The Catechism says Muslims worship my God. I have strong convictions that the Muslim God is not my God. Since the Catechism is an example of the ordinary Magisterium, is this an example of where I may privately and respectfully disagree?
[quote=Ziggamafu]The Catechism says Muslims worship my God.
Let’s first look at that passage:
The Church’s relationship with the Muslims. “The plan of salvation also includes those who acknowledge the Creator, in the first place amongst whom are the Muslims; these profess to hold the faith of Abraham, and together with us they adore the one, merciful God, mankind’s judge on the last day” (CCC 841).
This does not say that Muslims have the same understanding of God’s nature that Catholics have, or that Muslim public worship is the same as the Mass. All it says is that Muslims worship the one true God, however imperfectly they understand his nature and what he requires of mankind. Please see these links:
[quote=Ziggamafu]I have strong convictions that the Muslim God is not my God. Since the Catechism is an example of the ordinary Magisterium, is this an example of where I may privately and respectfully disagree?
Simply because a particular Church teaching is a part of the ordinary Magisterium does not mean that the teaching is “up for grabs,” so to speak. It certainly does not mean that one can pick and choose what one will believe from the ordinary magisterial teaching of the Church, based on one’s own private feelings.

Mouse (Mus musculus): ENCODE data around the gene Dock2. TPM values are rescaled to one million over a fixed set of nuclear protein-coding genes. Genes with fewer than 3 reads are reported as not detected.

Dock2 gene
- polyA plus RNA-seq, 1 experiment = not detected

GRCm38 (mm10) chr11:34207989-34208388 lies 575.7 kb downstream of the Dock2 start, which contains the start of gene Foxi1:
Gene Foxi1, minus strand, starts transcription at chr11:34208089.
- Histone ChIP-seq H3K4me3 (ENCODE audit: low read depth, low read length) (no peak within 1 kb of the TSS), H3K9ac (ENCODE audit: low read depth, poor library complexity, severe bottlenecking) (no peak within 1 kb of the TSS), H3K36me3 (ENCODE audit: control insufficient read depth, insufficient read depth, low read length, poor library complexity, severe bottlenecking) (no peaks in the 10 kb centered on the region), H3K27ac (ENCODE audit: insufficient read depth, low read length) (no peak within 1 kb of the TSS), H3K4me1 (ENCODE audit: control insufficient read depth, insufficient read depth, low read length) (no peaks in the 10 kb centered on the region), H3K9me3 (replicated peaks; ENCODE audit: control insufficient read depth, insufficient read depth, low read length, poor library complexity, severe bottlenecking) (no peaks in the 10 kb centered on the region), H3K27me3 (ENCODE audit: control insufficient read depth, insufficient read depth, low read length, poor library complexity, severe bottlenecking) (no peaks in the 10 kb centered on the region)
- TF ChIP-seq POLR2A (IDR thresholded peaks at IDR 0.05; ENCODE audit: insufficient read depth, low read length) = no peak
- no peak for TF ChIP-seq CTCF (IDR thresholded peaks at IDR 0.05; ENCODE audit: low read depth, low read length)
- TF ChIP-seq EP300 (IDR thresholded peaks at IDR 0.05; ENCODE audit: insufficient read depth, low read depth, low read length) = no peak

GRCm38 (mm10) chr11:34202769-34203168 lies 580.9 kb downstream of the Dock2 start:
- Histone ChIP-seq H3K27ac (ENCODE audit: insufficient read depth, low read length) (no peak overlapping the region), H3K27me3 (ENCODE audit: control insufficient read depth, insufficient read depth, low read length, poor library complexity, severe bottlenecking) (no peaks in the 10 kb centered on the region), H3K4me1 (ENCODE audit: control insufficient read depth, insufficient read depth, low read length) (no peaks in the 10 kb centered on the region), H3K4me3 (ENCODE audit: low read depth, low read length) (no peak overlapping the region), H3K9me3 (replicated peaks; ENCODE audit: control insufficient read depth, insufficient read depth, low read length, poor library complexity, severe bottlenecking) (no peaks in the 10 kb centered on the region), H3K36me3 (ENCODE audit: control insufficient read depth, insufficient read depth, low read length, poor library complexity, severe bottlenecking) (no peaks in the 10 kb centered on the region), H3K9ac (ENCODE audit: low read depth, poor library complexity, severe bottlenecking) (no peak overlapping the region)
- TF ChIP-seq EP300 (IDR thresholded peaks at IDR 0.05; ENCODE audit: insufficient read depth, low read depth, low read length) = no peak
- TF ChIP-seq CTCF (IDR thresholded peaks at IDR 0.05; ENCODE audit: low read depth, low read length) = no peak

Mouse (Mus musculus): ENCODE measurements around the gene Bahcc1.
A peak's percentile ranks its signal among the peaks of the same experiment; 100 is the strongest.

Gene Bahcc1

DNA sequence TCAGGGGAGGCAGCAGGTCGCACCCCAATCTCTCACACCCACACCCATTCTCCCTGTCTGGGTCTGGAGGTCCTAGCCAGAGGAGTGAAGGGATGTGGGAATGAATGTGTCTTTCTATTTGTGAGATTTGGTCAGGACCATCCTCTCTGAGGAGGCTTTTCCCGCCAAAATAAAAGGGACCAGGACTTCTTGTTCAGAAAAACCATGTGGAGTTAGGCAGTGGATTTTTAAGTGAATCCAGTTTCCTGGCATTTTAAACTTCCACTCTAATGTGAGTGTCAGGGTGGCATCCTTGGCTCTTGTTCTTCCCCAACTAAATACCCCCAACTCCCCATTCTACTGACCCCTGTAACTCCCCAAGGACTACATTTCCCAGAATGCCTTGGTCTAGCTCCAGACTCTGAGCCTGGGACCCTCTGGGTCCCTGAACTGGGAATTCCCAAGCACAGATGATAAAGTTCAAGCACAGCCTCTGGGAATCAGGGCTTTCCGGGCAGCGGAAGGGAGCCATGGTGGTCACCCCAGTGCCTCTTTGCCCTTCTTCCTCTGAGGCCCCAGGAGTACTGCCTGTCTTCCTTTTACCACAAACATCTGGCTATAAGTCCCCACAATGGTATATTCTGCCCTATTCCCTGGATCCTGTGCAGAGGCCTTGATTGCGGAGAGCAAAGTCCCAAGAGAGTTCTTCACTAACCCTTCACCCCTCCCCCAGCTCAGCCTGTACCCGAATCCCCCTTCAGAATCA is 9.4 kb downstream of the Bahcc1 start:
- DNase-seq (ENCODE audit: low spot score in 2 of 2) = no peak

We may not understand why the Church teaches as it does; our personal feelings may rebel against such an understanding and prompt us to disregard the Church’s teaching; but we must be obedient to Church teaching and give religious assent to it:
Divine assistance is also given to the successors of the apostles, teaching in communion with the successor of Peter, and, in a particular way, to the bishop of Rome, pastor of the whole Church, when, without arriving at an infallible definition and without pronouncing in a “definitive manner,” they propose in the exercise of the ordinary Magisterium a teaching that leads to better understanding of revelation in matters of faith and morals. To this ordinary teaching the faithful “are to adhere to it with religious assent” which, though distinct from the assent of faith, is nonetheless an extension of it (CCC 892; emphasis added).
I recommend that you study the issue more deeply to better understand why the Church teaches that Muslims worship the one true God and pray to God for the grace that your personal feelings will be brought into alignment with the Church’s teaching on this issue.